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mesmith
June 3rd, 2009, 07:35 AM
On my system, I have two hard drives. One carries xubuntu and a swap area, the other I use for partimage backups. Partimage backups have saved my *** numerous times.

However, in the event of a total HD failure on my main disk it seeems to me that simply popping in a new disk, formatting and partitioning it (it would no doubt be a larger disk) would leave me with a hell of a mess. If I restored the partimage file wouldn't I have mbr, fstab, blkid.tab, etc. errors galore? Would the best plan be to keep a backup of my /home files, do a clean install then copy over /home? If that's the case, what's the best way to keep a copy of my /home files (including, I assume, hidden files) that they could be easily copied back after a reinstall? something simple and straightforward, as I've only been using xubuntu 8 months.

candtalan
June 3rd, 2009, 07:56 AM
An easy way I find is to use sbackup, it is simple to configure, even just keep the defaults. I think it is in the repositories.

For a more DIY approach I also often use rsync but this is in a terminal, for example (create the destination directory here /data-bak first though I think. See man rsync for more details.


sudo rsync -rt --progress --stats -v --log-file=rsynclog.txt /data/ /data-bak/

hth

hobo14
June 3rd, 2009, 08:49 AM
.... LiveCds are located under the seat in front of you. Please exit calmly through the nearest USB port.

mesmith
June 5th, 2009, 02:26 PM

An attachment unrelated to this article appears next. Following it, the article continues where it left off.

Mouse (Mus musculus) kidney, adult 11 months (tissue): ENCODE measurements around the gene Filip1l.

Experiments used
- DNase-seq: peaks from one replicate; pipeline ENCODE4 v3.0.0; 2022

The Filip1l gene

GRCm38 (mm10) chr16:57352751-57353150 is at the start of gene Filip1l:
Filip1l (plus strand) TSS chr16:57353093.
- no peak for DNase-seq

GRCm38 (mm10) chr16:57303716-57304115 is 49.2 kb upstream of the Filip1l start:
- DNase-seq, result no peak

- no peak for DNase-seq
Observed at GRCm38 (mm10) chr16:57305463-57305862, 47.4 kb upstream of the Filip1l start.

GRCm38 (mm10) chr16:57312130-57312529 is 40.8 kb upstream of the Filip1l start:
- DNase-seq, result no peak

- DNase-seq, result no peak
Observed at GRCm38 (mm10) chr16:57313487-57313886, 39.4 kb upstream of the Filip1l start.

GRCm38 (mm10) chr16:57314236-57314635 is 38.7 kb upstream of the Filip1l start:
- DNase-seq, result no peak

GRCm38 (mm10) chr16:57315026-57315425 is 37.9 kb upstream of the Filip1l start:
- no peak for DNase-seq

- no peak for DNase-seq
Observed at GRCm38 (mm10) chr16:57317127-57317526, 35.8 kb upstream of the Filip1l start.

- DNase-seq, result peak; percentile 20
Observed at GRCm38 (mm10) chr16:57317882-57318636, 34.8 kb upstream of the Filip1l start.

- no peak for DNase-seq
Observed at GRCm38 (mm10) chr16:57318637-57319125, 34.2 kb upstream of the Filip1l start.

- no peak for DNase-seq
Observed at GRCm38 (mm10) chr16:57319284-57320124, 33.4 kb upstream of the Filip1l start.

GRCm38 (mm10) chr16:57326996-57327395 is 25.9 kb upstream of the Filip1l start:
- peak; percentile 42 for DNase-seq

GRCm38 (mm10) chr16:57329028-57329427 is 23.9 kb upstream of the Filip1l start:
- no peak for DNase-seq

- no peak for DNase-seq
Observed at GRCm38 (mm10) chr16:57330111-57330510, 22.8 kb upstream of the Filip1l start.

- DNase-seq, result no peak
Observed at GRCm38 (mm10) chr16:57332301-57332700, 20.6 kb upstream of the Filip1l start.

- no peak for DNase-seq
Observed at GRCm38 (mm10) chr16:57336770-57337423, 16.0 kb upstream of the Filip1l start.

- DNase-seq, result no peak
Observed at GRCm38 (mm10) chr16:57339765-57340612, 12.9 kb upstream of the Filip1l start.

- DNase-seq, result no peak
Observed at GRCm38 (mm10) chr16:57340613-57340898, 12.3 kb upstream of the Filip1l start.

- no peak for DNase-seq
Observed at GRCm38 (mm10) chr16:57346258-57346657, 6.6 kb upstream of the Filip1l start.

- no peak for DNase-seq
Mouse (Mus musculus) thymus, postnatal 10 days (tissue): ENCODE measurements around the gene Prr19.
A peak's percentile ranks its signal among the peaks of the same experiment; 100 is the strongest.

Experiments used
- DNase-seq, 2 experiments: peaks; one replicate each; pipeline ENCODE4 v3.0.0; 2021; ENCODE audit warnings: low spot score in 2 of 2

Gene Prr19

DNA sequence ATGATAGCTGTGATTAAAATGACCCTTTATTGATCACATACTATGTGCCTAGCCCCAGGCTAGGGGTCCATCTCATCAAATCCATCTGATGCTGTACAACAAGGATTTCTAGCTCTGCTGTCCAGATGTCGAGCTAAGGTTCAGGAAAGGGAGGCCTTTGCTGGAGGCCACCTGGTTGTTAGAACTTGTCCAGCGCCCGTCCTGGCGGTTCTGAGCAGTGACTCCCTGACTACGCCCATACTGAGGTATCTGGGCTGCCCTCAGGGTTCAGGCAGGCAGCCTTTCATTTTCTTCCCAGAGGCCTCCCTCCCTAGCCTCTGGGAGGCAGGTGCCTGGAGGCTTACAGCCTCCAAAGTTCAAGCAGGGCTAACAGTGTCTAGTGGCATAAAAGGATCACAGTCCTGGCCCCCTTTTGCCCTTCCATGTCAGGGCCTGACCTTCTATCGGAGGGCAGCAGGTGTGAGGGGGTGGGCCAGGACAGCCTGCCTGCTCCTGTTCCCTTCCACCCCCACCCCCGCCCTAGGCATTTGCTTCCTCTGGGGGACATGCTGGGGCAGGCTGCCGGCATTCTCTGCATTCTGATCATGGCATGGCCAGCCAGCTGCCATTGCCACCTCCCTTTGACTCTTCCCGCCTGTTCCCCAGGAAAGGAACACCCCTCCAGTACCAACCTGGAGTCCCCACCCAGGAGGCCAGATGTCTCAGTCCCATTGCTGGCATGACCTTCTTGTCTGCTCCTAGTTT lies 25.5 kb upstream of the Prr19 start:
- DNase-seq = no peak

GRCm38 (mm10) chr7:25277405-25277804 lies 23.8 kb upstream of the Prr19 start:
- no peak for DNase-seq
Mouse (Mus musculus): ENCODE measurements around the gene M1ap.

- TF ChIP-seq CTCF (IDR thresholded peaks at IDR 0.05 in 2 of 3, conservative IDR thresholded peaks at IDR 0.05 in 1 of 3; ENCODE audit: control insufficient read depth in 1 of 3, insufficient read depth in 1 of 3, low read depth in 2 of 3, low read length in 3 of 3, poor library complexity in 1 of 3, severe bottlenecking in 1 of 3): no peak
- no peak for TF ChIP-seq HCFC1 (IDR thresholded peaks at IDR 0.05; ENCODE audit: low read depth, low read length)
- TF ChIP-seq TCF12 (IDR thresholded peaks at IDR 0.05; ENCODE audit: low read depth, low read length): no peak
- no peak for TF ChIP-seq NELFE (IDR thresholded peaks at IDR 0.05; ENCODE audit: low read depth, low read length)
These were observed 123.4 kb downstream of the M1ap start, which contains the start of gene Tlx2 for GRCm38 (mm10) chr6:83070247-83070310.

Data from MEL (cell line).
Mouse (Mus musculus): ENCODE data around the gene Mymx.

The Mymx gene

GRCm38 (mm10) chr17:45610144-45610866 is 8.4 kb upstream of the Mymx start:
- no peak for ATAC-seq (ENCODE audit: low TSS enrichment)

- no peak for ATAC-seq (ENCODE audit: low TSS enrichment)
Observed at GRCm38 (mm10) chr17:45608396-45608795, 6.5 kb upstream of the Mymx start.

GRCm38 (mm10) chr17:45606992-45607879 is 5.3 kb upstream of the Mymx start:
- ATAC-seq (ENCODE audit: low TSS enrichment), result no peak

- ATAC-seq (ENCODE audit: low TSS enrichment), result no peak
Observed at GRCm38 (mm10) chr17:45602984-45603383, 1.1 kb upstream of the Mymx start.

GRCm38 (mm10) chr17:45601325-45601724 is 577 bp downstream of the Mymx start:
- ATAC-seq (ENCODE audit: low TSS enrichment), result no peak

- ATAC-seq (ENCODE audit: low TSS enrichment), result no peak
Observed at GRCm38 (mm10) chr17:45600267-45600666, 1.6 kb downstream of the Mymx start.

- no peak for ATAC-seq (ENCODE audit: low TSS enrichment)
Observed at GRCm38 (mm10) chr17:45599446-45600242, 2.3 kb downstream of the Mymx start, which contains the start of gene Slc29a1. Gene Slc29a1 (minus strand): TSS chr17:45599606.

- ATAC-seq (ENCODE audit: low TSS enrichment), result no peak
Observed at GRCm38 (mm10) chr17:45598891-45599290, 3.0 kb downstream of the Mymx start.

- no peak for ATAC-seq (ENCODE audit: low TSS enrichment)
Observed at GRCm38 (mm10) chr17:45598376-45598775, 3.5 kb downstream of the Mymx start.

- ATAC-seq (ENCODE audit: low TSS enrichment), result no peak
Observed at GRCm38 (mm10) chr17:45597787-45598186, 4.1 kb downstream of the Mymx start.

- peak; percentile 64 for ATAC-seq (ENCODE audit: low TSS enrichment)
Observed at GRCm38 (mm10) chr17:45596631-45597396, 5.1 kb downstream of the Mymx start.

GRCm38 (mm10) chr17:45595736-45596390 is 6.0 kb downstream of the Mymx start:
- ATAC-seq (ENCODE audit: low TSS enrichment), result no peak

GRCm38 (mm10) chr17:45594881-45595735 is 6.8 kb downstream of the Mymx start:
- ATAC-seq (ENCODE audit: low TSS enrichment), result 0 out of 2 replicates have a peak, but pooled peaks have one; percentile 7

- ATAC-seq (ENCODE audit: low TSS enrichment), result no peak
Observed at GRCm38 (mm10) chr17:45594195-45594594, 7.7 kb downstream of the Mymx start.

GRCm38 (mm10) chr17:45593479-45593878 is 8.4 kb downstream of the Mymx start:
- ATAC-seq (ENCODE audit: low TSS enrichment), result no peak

sbackup it is. Thanks.

LewRockwell
June 5th, 2009, 02:29 PM
Clonezilla is what I use to make disk and partition clones

DBrocks
June 5th, 2009, 04:11 PM
I am partial to rsync, as its much faster. The first time it runs, it will take a while. But once its done that, it does incremential backups, which means it only has to copy over the files that have been changed since the last backup. (Actually it only copies the changed bits in each individual files, so you dont even have to copy the entire file over). CLI can be intimidating with all those flags, but you could just write a launcher to do it. Not sure if sbackup does the same thing. RAID 1 also works, but the thing is, RAID is no substitute for backups, it only prevents against physical disk failures, not against accidential deletions/virii.

mesmith
June 6th, 2009, 07:00 AM
Thanks for the good advice. Currently, I use PartImage out to a second HD. That's great for recovering from my own stupidity, but I needed to have my /home out on the other HD so that after a main HD replacement and clean install I could then move back ny docs, mail and desktop settings. Sbackup seems to be a simple way to go for this application. Thanks again.